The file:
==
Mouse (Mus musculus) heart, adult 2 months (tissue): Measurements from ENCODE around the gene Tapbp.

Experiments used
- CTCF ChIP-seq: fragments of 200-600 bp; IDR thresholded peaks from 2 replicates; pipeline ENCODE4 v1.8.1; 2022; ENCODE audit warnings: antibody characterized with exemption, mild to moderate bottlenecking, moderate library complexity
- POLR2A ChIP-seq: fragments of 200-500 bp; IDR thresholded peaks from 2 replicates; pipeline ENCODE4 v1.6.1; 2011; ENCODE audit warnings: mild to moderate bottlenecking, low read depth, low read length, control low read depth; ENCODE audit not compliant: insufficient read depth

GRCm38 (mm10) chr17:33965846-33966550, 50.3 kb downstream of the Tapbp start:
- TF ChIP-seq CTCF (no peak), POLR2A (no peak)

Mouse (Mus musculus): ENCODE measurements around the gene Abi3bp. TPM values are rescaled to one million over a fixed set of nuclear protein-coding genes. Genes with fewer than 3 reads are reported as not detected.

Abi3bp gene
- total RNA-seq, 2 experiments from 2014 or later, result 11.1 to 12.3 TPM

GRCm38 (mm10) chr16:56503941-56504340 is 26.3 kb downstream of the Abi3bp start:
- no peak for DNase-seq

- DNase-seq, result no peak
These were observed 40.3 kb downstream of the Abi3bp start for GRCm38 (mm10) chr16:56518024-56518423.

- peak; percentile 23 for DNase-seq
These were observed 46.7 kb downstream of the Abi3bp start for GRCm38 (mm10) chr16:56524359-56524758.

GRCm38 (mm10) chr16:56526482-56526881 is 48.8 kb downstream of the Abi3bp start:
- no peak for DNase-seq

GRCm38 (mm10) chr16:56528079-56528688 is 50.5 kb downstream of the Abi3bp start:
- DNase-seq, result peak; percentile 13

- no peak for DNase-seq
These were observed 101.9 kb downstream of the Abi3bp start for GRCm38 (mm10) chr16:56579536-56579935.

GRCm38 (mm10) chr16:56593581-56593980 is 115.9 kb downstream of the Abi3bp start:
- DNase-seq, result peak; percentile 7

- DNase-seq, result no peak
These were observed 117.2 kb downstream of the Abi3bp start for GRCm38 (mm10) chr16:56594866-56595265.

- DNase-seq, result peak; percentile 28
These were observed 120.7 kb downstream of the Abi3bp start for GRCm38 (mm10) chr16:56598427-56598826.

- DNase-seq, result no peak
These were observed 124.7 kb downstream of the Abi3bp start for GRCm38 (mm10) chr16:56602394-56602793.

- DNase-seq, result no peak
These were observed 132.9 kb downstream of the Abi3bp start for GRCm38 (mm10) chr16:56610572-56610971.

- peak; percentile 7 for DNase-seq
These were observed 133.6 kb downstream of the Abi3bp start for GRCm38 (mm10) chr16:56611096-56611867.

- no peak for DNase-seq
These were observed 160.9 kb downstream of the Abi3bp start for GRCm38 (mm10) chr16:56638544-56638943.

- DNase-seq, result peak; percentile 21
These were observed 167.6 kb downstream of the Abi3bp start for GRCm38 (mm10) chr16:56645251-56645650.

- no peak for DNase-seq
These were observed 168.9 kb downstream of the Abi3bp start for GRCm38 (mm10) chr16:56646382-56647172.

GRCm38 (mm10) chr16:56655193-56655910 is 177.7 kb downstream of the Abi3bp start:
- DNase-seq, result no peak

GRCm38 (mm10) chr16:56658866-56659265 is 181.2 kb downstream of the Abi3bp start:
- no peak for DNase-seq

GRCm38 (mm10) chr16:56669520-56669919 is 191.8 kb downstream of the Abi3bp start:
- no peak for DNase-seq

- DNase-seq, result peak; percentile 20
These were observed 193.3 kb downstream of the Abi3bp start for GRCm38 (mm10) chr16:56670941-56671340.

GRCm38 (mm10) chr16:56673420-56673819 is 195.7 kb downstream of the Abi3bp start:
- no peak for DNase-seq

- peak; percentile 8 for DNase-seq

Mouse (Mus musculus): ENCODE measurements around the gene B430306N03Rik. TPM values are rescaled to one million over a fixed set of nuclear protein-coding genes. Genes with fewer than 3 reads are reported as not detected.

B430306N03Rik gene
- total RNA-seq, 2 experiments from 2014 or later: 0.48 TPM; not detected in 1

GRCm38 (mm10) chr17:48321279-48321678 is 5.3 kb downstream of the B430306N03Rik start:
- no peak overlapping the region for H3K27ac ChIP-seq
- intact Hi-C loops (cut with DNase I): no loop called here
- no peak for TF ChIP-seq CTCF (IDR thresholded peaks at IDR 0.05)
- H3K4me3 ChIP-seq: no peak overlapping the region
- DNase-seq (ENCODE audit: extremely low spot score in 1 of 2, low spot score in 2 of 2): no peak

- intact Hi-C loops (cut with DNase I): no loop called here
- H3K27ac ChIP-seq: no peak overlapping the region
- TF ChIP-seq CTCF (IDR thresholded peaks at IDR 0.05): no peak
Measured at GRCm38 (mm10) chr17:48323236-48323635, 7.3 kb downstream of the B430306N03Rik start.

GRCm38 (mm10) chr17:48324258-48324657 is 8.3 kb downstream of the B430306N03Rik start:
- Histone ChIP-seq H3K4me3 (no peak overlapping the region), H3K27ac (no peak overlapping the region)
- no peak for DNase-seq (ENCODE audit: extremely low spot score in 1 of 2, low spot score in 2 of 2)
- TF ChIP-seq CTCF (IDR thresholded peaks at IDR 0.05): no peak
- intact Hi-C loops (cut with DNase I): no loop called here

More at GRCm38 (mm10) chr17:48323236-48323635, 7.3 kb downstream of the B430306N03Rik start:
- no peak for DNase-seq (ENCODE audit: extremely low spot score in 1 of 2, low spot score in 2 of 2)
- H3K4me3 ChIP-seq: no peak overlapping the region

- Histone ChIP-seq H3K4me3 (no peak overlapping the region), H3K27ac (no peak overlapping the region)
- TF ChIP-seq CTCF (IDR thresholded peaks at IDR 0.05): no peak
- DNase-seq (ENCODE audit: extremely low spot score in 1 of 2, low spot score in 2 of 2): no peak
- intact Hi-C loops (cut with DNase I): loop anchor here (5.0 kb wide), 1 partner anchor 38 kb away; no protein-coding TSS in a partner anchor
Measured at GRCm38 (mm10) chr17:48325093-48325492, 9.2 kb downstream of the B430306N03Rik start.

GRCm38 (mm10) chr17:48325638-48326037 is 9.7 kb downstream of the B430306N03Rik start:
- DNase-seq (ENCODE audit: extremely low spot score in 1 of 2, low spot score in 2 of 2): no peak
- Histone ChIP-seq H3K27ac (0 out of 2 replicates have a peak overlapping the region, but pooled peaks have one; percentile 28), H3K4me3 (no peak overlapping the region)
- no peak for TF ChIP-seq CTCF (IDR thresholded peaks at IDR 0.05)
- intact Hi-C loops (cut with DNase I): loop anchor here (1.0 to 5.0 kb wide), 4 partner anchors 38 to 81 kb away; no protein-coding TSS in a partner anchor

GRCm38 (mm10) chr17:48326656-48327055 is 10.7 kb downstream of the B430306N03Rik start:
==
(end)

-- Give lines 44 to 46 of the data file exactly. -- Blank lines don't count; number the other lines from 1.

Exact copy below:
GRCm38 (mm10) chr16:56669520-56669919 is 191.8 kb downstream of the Abi3bp start:
- no peak for DNase-seq

- DNase-seq, result peak; percentile 20